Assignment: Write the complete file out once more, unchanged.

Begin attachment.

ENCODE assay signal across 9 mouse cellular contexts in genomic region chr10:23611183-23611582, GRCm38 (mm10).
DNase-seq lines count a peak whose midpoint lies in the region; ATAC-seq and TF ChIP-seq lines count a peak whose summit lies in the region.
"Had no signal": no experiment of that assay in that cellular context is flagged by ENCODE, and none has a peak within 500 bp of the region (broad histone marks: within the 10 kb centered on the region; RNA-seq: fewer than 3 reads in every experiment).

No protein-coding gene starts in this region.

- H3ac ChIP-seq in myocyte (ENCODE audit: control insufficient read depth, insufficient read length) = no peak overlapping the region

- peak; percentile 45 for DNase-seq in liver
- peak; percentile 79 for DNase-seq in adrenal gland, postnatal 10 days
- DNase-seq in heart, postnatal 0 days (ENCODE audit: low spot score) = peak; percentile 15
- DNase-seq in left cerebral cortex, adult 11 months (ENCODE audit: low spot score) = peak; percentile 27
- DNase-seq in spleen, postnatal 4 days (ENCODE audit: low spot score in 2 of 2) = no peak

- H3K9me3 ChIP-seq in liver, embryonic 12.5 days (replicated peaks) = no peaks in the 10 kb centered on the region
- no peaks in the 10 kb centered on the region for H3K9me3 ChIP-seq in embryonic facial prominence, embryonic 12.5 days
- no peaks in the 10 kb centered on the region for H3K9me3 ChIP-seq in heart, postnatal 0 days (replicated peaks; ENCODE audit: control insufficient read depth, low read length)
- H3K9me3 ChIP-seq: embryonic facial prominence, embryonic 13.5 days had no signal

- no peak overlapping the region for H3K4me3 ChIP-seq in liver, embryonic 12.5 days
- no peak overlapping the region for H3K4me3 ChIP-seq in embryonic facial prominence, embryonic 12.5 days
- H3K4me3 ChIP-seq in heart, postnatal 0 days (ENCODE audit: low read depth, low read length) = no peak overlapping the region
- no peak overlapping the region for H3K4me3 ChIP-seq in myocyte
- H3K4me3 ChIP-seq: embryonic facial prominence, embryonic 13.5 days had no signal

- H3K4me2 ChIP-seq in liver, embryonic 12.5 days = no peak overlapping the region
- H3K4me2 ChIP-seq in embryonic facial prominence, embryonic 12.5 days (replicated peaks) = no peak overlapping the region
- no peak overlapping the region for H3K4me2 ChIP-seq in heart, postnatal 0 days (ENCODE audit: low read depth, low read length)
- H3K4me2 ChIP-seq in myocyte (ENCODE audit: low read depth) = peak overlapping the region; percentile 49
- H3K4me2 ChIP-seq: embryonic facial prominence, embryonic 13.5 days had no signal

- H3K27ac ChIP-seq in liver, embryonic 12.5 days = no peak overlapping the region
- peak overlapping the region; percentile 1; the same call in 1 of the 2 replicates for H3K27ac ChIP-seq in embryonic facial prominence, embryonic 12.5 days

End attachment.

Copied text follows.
ENCODE assay signal across 9 mouse cellular contexts in genomic region chr10:23611183-23611582, GRCm38 (mm10).
DNase-seq lines count a peak whose midpoint lies in the region; ATAC-seq and TF ChIP-seq lines count a peak whose summit lies in the region.
"Had no signal": no experiment of that assay in that cellular context is flagged by ENCODE, and none has a peak within 500 bp of the region (broad histone marks: within the 10 kb centered on the region; RNA-seq: fewer than 3 reads in every experiment).

No protein-coding gene starts in this region.

- H3ac ChIP-seq in myocyte (ENCODE audit: control insufficient read depth, insufficient read length) = no peak overlapping the region

- peak; percentile 45 for DNase-seq in liver
- peak; percentile 79 for DNase-seq in adrenal gland, postnatal 10 days
- DNase-seq in heart, postnatal 0 days (ENCODE audit: low spot score) = peak; percentile 15
- DNase-seq in left cerebral cortex, adult 11 months (ENCODE audit: low spot score) = peak; percentile 27
- DNase-seq in spleen, postnatal 4 days (ENCODE audit: low spot score in 2 of 2) = no peak

- H3K9me3 ChIP-seq in liver, embryonic 12.5 days (replicated peaks) = no peaks in the 10 kb centered on the region
- no peaks in the 10 kb centered on the region for H3K9me3 ChIP-seq in embryonic facial prominence, embryonic 12.5 days
- no peaks in the 10 kb centered on the region for H3K9me3 ChIP-seq in heart, postnatal 0 days (replicated peaks; ENCODE audit: control insufficient read depth, low read length)
- H3K9me3 ChIP-seq: embryonic facial prominence, embryonic 13.5 days had no signal

- no peak overlapping the region for H3K4me3 ChIP-seq in liver, embryonic 12.5 days
- no peak overlapping the region for H3K4me3 ChIP-seq in embryonic facial prominence, embryonic 12.5 days
- H3K4me3 ChIP-seq in heart, postnatal 0 days (ENCODE audit: low read depth, low read length) = no peak overlapping the region
- no peak overlapping the region for H3K4me3 ChIP-seq in myocyte
- H3K4me3 ChIP-seq: embryonic facial prominence, embryonic 13.5 days had no signal

- H3K4me2 ChIP-seq in liver, embryonic 12.5 days = no peak overlapping the region
- H3K4me2 ChIP-seq in embryonic facial prominence, embryonic 12.5 days (replicated peaks) = no peak overlapping the region
- no peak overlapping the region for H3K4me2 ChIP-seq in heart, postnatal 0 days (ENCODE audit: low read depth, low read length)
- H3K4me2 ChIP-seq in myocyte (ENCODE audit: low read depth) = peak overlapping the region; percentile 49
- H3K4me2 ChIP-seq: embryonic facial prominence, embryonic 13.5 days had no signal

- H3K27ac ChIP-seq in liver, embryonic 12.5 days = no peak overlapping the region
- peak overlapping the region; percentile 1; the same call in 1 of the 2 replicates for H3K27ac ChIP-seq in embryonic facial prominence, embryonic 12.5 days